Sgt. Jeremy Kamphuis, a military police officer with the 127th MP Company in Hanau, Germany, has been named the Army NCO of the Year.

Sgt. Jeremy Kamphuis, a military police officer with the 127th MP Company in Hanau, Germany, has been named the Army NCO of the Year. (Nancy Montgomery / S&S)

Sgt. Jeremy Kamphuis used to be just a military policeman. Now he’s at the disposal of the sergeant major of the Army.

“I was surprised and very honored,” said Kamphuis, who last week was named the Army’s Noncommissioned Officer of the Year.

Kamphuis, of the Hanau, Germany-based 127th Military Police Company, became best of the best by outscoring nine other NCOs from the Army’s major commands at a competition at Fort Lee, Va.

As NCO of the year, Kamphuis said he would now do whatever is asked — presentations, tours — by Sgt. Maj. Kenneth Preston, the Army’s highest-ranking NCO.

Kamphuis was picked for the competition shortly after returning in April from a one-year deployment in Baghdad.

“I’d never heard of the competition,” said the 23-year-old from Grand Rapids, Mich. “As far as I was concerned, it was nothing more than a board appearance. I quickly found out it entailed a lot of hands-on training.”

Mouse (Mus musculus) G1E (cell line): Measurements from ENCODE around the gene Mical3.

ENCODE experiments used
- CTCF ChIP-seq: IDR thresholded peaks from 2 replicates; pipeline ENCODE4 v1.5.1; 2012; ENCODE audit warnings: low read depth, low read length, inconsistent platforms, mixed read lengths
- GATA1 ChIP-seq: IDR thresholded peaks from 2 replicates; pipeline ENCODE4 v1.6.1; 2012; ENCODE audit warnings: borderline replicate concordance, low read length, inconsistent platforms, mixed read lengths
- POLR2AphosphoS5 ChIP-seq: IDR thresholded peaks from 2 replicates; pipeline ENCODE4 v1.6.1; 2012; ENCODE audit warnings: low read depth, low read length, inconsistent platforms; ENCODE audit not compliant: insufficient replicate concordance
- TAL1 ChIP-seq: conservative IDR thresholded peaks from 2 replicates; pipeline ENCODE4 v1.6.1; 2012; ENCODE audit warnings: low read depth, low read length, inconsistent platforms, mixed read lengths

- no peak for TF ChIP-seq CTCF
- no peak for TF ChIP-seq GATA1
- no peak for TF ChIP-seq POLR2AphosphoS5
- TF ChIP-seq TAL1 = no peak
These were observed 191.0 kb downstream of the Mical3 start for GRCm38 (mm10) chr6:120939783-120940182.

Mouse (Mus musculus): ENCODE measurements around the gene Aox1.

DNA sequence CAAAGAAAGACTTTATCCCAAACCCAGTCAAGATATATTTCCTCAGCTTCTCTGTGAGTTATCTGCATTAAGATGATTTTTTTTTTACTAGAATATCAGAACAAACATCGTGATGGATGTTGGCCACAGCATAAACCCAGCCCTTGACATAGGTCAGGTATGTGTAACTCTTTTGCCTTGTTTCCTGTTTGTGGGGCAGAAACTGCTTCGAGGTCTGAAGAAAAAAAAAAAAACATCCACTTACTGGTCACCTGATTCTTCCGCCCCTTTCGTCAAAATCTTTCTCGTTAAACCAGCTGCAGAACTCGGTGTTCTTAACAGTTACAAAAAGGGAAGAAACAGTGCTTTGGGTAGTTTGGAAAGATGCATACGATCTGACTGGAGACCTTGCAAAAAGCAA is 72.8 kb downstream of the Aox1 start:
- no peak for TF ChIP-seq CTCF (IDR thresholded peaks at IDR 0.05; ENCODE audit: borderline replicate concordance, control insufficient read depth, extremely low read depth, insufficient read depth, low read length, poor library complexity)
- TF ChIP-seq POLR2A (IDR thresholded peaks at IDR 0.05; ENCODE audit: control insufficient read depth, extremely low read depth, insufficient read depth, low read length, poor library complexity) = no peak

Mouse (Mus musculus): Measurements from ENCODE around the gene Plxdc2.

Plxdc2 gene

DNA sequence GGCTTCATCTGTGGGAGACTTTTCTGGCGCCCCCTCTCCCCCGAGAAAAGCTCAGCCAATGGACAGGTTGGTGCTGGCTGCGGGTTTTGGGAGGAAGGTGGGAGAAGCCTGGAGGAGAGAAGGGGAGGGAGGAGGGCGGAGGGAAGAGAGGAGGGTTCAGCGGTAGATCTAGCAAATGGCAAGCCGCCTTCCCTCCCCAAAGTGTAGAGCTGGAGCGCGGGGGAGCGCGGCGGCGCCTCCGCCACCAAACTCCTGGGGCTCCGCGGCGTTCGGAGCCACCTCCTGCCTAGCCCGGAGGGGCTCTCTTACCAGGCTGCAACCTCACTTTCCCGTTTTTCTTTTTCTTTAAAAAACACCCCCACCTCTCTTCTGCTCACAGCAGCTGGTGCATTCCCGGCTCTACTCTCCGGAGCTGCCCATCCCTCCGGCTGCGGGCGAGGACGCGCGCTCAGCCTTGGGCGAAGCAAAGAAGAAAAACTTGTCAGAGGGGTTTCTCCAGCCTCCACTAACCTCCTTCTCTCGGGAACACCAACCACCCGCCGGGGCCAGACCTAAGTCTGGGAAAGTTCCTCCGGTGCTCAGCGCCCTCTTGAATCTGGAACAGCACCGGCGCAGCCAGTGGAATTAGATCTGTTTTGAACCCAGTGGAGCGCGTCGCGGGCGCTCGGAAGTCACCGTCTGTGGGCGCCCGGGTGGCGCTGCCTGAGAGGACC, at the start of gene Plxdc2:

Kamphuis won NCO competitions at the brigade, V Corps and U.S. Army Europe levels to advance.

At Fort Lee, finalists were given the Army physical fitness test of push-ups, sit-ups and running, took a 50-question timed quiz, competed in M-16 shooting, appeared before a military board that grilled them on soldiering, and had to write an essay on the topic of the competitor’s choice.

“It was called ‘The Be, Know and Do of Leadership,’” Kamphuis said of his essay. “It’s something you have to live on a day-to-day basis to really perform well as a sergeant and as a leader.

“The key is to lead from the front. Everything I would expect my soldiers to do is something I’ve done or am willing to do in front of them to show them how to do it.”

Kamphuis said he sacrificed personal time and put in the extra work of training his body and studying Army regulations. But the contests, he said, included some surprises.

“You never know if they’re going to throw something at you. An obstacle course, weapons disassembly in the dark,” Kamphuis said. “You have to be proficient at everything.”

The final competition at Fort Lee included day and night land navigation.

In Baghdad, Kamphuis was stationed at Forward Operating Base Falcon. His unit was hit by roadside bombs and was involved in firefights, but Kamphuis wasn’t deterred, according to Master Sgt. Ramon Domenech.

Domenech said Kamphuis is smart and mature for a young man and does a good job managing his soldiers.

“He’s a truly professional noncommissioned officer,” Domenech said. “A true warrior and very deserving individual. He put his heart and soul and body into this.”

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